Writers of UK think tank's reports on Xinjiang revealed as related to terrorist groups: regional spokesperson
Published: Jul 13, 2022 12:35 AM
Solar panel Photo: Xinhua

Solar panel Photo: Xinhua


Writers from the Helena Kennedy Centre of Sheffield Hallam University, who produced four reports on China's Xinjiang region about "forced labor" allegations, have been found to be related to terrorist groups, Xinjiang regional government spokesperson Xu Guixiang told a press conference on Tuesday. While debunking lies on Xinjiang, the spokesperson also criticized the US' groundless sanctions on the region that destabilize the global supply chain, especially in the photovoltaic industry.

The Helena Kennedy Centre at the Sheffield Hallam University issued four reports on Xinjiang to propagate the lie of "forced labor" in China's Xinjiang region since last May.

The authors of the reports are Laura Murphy and Nyrola, who were revealed by media as having long received funding from government agencies like the US Department of Justice or having openly admitted to have a family member who is a terrorist suspect. 

"We have seen too many similar reports that have no credibility or academic integrity, and are a total waste of time to read. Authors of these reports have never come to Xinjiang and do not know the real situation of Xinjiang's employment. Their reports are lies without any use," Xu told the press conference.

"Those who published such reports have a malicious purpose and they were accomplices of terrorists. The international community has gotten more knowledge of the truth about the Xinjiang region, and more and more people will not be fooled by the lies of anti-China forces," Xu said, noting that many people have given positive evaluations of the Xinjiang region's employment. 

At a press conference on July 7, Chinese Foreign Ministry spokesperson Zhao Lijian revealed that the patron of the Helena Kennedy Centre is the founder of an extremist anti-China political group. 

The reports published by the center on "forced labor" in Xinjiang have serious mistakes. Some of the citations in the reports have either been proven to be fake news or disinformation spread by the notorious Australian Strategic Policy Institute. 

The reports, which endorse the outrageous lie of "forced labor" in Xinjiang, are a disgrace in academic circles, yet they are quoted by anti-China politicians and media in the US to justify the US government's groundless sanctions on Xinjiang, Zhao said. 

Citing "forced labor" accusations, the US passed the so-called Uyghur Forced Labor Prevention Act (UFLPA), which took effect on June 21. It bans products made in China's Xinjiang, smearing the Chinese government of "oppression" on the Uygurs and other minority populations in Xinjiang.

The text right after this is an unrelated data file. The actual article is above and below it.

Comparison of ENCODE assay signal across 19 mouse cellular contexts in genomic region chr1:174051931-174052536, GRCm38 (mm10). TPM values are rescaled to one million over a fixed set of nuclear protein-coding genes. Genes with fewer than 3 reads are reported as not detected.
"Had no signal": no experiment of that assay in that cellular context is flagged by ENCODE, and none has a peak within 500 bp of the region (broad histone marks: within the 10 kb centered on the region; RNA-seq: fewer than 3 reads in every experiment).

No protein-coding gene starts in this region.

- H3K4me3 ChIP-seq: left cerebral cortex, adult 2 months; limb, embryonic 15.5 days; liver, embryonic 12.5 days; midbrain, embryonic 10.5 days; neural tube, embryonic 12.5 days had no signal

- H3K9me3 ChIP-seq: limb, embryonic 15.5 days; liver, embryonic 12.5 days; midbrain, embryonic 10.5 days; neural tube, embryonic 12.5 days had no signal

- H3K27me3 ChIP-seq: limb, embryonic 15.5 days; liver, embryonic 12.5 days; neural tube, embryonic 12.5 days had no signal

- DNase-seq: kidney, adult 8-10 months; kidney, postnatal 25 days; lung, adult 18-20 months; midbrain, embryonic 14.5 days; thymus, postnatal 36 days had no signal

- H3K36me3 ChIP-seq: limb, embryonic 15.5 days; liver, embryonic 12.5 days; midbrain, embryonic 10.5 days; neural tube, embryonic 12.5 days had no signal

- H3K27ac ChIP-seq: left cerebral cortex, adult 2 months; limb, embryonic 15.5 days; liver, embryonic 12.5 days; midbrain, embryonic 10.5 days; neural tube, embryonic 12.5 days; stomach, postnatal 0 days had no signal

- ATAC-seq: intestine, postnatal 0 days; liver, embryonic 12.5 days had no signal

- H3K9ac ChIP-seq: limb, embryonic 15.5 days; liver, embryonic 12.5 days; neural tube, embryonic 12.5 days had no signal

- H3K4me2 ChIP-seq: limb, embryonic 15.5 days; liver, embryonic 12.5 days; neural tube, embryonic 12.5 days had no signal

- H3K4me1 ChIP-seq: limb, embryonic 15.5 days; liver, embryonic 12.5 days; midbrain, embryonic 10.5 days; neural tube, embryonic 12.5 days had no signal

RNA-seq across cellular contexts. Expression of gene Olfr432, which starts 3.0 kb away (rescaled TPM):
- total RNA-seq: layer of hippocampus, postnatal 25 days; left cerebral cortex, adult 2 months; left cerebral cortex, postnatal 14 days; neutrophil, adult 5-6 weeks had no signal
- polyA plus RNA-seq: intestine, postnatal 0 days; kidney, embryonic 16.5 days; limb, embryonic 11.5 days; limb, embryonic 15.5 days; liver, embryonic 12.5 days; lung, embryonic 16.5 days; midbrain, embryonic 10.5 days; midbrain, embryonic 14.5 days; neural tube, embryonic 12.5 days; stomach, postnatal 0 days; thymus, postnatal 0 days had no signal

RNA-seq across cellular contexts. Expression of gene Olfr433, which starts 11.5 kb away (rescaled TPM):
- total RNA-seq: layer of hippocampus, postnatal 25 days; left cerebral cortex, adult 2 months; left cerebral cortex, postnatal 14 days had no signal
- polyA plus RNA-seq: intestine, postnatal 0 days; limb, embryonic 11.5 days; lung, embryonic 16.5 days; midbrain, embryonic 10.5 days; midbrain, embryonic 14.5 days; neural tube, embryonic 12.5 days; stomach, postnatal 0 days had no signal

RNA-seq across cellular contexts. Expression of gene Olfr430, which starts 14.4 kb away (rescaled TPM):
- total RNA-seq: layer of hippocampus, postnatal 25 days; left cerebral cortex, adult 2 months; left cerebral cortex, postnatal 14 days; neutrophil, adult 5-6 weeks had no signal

The act creates a "rebuttable presumption" that all goods partially or wholly produced in the Xinjiang region are "tainted by forced labor." 

It requires corporations to prove with "clear and convincing evidence" that imports from the region are not made by forced labor, which has been criticized by companies and analysts for adding to the costs of companies and disturbing global supply chains.

The International Energy Agency (IEA) recently said that in 2021, China was home to 79 percent of manufacturing capacity for polysilicon. A full 42 percent of that is located in the Xinjiang region, where the country's largest plant accounts on its own for 14 percent of global capacity, Reuters reported.

Countries need to expand the manufacturing of solar panels from their current base in China to ensure secure supply and meet targets for cutting planet-warming carbon emissions, according to the IEA.

However, analysts warned that the US' so-called "forced labor" act will destabilize the industry.

Spokesperson Xu told the Tuesday press conference that the concentrated situation of the photovoltaic industry is based on resource distribution, technical gaps and markets.

The current vulnerability of the global industry chain of the photovoltaic industry is because of the US' so-called forced labor act and its malicious attack on China's photovoltaic industry.

What the US has done has severely violated the rules of the market and the rules of the World Trade Organization, damaged the internal trade order and disturbed global cooperation in the photovoltaic industry, and hit the global supply chain, Xu said, noting that US companies will also be affected by such an act.

It is known that the photovoltaic industry has never been a labor-intensive industry but a technology- and capital-intensive industry. The companies in the polysilicon sector in China's Xinjiang have adopted highly automated and digital production with 5G technologies widely used, Xu said, noting that computers can help accomplish most of the work.

Many reporters have visited the production bases of polysilicon in the region. All the companies are registered and operate under the law, and all have fully fulfilled their obligations and responsibility in protecting the rights of employees of all ethnic groups, said Xu.

Promoting the photovoltaic industry and other renewable energy sources is a global consensus and improving cooperation is an inevitable trend, which will not be prevented by any malicious obstruction, said Xu, noting that "if the US wants to sanction the photovoltaic industry in Xinjiang, it should ask whether the global market or US companies will agree."